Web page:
A Syrian Wedding in Lebanon: A time to set aside sorrow and embrace life

Telling the Human Story, 15 May 2014

© UNHCR/L.Addario
Female Syrian refugees dance at a wedding celebration in the informal Marj El-Khokh refugee camp, southern Lebanon.

MARJ EL-KHOKH, Lebanon, May 15 (UNHCR) In the back room of the large home-made tent, Yousra is being made up and having her hair arranged. It will take all afternoon. In the front room her women friends are dancing.

At the end of the day, a wedding ceremony will take place in the tent camp at Marj El-Khokh in Marjayoun, south Lebanon. Yousra, aged 16, is marrying 21-year-old Ahmed. Both are Syrian refugees whose families fled the conflict more than 18 months ago.

Theirs is not an arranged marriage; they saw each in the camp "from afar," as Ahmed's father Abdul Aziz puts it, and eventually got close enough to talk. Then Yousra's family moved north to the Bekaa Valley to rejoin their relatives. The courtship carried on by phone.

The Marj El-Khokh informal camp holds 150 tents and 700 people. The UN refugee agency provided the plastic sheeting, the wood and the heating stoves for the tents, and the coupons for food. The residents tapped into the local Lebanese electricity supply. When people in the town protested, UNHCR worked out a compromise agreement to keep the refugees supplied.

"Without help from UNHCR," Hamid, a camp resident, said, "One brother might kill a second brother to eat, to survive."

Almost every family brings a history of sorrow and loss into exile. Abdul Aziz, the groom's father, tells of a niece and her family killed in the north-west Syria city of Idlib, and eight members of his family still suffering in Syria. But a wedding is not a time for sorrow. "We live with death," he says. "But we must not be morbid, we must not dwell on death, but think of life and embrace it."

In the north of Lebanon, near Tripoli, marriage is also on people's minds at a former holiday resort in the town of A Herri. Just a short walk from a long sandy beach and the Mediterranean, the Nour resort is now home to 500 Syrian refugees. In one of the tiny apartments built for summer visitors, Amina sits with her daughters and talks sadly of an engagement that of her daughter Batoul, who is just 14.

"I was married at 14," Amina, 35, says. "I never wanted that for my daughter, but we come from a conservative culture. At home, girls were never out with boys. But here they meet outside. There's little work, and few go to school. We worried. We felt we had to protect her honour."

Batoul sits next to her mother, unsmiling. Her fiancé Mohammed, in the engagement arranged by her parents, is 17 years old. After hesitating, Batoul says that she likes him and shows his photo. But later, quietly, she admits she doesn't want to get married. "But my parents have decided," she says. "There's nothing I can do."

Upstairs, in another tiny apartment, Amina's friend Rabiha talks of the climate of fear that infects many refugee parents here. Rabiha is the head of the local women's committee, which UNHCR helped set up.

"In Syria, girls married after school at 16, 17, 18. Here, for most, there's no school. The parents worry about sexual aggression, about rape. And so we hear of arranged marriages for girls of 14, and even 12."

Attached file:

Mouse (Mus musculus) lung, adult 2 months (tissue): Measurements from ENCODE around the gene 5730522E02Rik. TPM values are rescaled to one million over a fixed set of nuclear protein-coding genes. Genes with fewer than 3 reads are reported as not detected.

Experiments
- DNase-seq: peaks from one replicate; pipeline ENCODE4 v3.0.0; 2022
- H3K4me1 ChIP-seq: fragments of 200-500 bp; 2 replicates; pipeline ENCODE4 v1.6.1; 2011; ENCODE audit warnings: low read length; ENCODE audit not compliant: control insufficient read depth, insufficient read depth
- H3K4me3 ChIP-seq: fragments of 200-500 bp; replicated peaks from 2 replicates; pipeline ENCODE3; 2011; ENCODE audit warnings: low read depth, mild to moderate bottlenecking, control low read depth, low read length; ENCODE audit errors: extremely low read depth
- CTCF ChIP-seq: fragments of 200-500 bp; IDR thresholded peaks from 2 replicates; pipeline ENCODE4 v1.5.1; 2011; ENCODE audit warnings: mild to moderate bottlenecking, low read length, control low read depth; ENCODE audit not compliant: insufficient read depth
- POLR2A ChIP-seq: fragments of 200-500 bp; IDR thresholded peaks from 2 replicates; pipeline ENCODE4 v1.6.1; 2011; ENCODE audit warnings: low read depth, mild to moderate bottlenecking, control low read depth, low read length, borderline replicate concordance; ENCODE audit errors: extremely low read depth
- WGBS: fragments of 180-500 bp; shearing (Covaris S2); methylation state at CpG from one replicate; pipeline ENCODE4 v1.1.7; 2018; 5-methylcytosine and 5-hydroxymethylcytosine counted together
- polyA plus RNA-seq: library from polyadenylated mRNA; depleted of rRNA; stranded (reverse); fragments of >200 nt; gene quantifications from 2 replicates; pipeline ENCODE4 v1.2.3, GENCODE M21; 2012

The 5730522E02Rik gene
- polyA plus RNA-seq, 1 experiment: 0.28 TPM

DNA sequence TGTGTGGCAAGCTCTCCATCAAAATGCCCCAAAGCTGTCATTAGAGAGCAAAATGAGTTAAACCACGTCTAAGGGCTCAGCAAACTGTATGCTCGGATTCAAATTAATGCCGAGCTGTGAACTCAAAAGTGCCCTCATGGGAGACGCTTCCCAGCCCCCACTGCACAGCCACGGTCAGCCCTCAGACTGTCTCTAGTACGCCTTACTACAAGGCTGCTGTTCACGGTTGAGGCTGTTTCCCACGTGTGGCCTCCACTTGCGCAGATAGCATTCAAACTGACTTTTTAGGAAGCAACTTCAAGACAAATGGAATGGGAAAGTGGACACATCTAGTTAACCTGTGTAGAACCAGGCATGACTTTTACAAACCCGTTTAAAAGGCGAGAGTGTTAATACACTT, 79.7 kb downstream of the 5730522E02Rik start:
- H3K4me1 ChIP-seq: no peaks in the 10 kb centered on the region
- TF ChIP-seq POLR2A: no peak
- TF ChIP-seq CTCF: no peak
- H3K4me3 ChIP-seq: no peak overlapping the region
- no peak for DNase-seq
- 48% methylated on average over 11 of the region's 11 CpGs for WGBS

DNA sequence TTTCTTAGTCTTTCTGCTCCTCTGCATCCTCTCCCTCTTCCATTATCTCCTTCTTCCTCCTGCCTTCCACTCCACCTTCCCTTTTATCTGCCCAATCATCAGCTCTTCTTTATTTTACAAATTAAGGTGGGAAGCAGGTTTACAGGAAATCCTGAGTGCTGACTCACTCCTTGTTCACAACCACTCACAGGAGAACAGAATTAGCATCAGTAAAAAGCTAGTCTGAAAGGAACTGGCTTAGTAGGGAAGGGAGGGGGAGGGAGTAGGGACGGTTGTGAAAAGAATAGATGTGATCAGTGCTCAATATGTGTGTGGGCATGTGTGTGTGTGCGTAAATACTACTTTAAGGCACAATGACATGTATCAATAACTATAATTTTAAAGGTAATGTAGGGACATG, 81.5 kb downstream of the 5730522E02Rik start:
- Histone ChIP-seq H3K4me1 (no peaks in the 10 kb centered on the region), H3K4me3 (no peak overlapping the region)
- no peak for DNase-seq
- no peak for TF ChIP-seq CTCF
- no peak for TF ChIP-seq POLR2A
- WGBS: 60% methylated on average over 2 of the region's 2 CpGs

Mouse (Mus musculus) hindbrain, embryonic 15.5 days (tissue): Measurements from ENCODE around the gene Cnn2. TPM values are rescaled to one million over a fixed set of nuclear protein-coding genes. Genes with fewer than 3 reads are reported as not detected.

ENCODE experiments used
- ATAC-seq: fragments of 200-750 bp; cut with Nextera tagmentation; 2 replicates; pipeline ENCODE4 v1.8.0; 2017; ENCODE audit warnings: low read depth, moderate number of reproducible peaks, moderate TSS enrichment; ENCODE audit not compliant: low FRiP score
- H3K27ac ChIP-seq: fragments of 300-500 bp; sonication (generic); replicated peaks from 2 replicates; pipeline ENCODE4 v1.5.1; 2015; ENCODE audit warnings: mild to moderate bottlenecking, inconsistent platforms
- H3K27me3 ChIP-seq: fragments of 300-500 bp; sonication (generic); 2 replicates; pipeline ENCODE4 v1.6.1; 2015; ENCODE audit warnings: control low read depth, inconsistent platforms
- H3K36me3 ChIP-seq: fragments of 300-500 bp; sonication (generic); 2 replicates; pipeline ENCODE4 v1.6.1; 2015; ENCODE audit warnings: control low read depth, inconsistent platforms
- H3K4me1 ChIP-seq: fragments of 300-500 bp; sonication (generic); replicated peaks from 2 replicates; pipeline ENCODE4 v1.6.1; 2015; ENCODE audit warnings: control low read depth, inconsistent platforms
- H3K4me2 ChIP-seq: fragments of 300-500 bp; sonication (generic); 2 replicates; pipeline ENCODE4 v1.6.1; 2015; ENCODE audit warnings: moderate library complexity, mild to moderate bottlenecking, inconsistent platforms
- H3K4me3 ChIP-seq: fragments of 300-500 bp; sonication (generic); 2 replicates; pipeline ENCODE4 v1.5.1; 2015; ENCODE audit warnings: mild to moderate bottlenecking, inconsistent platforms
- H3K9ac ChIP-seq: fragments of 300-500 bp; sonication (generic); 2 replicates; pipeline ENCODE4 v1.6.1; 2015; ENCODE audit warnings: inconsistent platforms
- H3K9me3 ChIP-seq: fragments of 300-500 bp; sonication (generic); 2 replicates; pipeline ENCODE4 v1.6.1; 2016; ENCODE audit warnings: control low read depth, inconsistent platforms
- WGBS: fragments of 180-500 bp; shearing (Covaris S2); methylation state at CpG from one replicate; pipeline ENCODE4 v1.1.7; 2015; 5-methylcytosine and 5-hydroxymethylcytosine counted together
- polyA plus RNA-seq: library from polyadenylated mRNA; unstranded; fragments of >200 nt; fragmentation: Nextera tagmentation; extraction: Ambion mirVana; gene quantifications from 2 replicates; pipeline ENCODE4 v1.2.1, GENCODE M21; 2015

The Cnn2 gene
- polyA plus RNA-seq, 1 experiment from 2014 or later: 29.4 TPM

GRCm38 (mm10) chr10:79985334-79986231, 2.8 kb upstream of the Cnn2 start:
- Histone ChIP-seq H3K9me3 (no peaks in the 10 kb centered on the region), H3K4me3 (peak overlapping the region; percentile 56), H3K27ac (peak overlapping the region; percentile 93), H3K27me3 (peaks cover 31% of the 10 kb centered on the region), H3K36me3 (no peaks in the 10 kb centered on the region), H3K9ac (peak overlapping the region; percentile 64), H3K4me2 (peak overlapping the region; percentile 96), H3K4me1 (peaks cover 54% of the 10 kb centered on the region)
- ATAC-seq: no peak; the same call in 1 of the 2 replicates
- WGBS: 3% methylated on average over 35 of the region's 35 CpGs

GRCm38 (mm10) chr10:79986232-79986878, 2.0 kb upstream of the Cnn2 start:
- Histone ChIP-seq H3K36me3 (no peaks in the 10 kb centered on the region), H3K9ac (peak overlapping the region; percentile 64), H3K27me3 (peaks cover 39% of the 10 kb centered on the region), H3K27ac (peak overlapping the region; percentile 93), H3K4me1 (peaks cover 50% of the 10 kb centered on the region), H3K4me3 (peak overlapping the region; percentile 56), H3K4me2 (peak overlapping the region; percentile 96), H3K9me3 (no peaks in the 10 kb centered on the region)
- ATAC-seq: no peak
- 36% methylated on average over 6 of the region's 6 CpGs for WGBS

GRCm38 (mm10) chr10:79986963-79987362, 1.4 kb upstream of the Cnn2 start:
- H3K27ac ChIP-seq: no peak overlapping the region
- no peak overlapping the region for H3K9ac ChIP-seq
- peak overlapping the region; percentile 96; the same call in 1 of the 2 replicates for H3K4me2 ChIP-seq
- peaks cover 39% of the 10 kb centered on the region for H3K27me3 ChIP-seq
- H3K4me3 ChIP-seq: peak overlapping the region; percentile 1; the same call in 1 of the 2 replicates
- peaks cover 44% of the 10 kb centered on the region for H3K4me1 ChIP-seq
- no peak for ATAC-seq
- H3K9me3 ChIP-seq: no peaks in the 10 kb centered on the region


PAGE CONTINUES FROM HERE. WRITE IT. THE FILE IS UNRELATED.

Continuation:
Rabiha has tried to persuade Amina and other mothers not to lock their daughters into early marriages. Physically and psychologically they're too young, she tells them. And, despite the parents' fear, there have been no reported cases of rape around the resort. But half-a-dozen times she has failed.

She and her committee, with UNHCR help, will continue to try to influence attitudes, along with organizing the residents to pick up garbage and wash the halls once a week. "For young people, girls especially, life can be hard. I've seen it," she says. "With no school, they fall into depression. We mustn't add to it with far-too-early marriages."

In Marj El-Khokh, the atmosphere is more upbeat. In an echo of her future father-in-law, Yousra says, "Exile is our reality now and we have to deal with it. We want to create life and I look forward to it."

Abdul Aziz chuckles as he waits for the evening festivities. "I'm 60 now and my old comfortable life disappeared in an instant. The main pleasure of life is to provide for a family and we still do what we can. Back home I would have slaughtered five goats. Here it will be five chickens."

By Don Murray in Marj El-Khokh, Lebanon




UNHCR country pages

2008 Nansen Refugee Award

The UN refugee agency has named the British coordinator of a UN-run mine clearance programme in southern Lebanon and his civilian staff, including almost 1,000 Lebanese mine clearers, as the winners of the 2008 Nansen Refugee Award.

Christopher Clark, a former officer with the British armed forces, became manager of the UN Mine Action Coordination Centre-South Lebanon (UNMACC-SL) n 2003. His teams have detected and destroyed tons of unexploded ordnance (UXO) and tens of thousands of mines. This includes almost 145,000 submunitions (bomblets from cluster-bombs) found in southern Lebanon since the five-week war of mid-2006.

Their work helped enable the return home of almost 1 million Lebanese uprooted by the conflict. But there has been a cost – 13 mine clearers have been killed, while a further 38 have suffered cluster-bomb injuries since 2006. Southern Lebanon is once more thriving with life and industry, while the process of reconstruction continues apace thanks, in large part, to the work of the 2008 Nansen Award winners.

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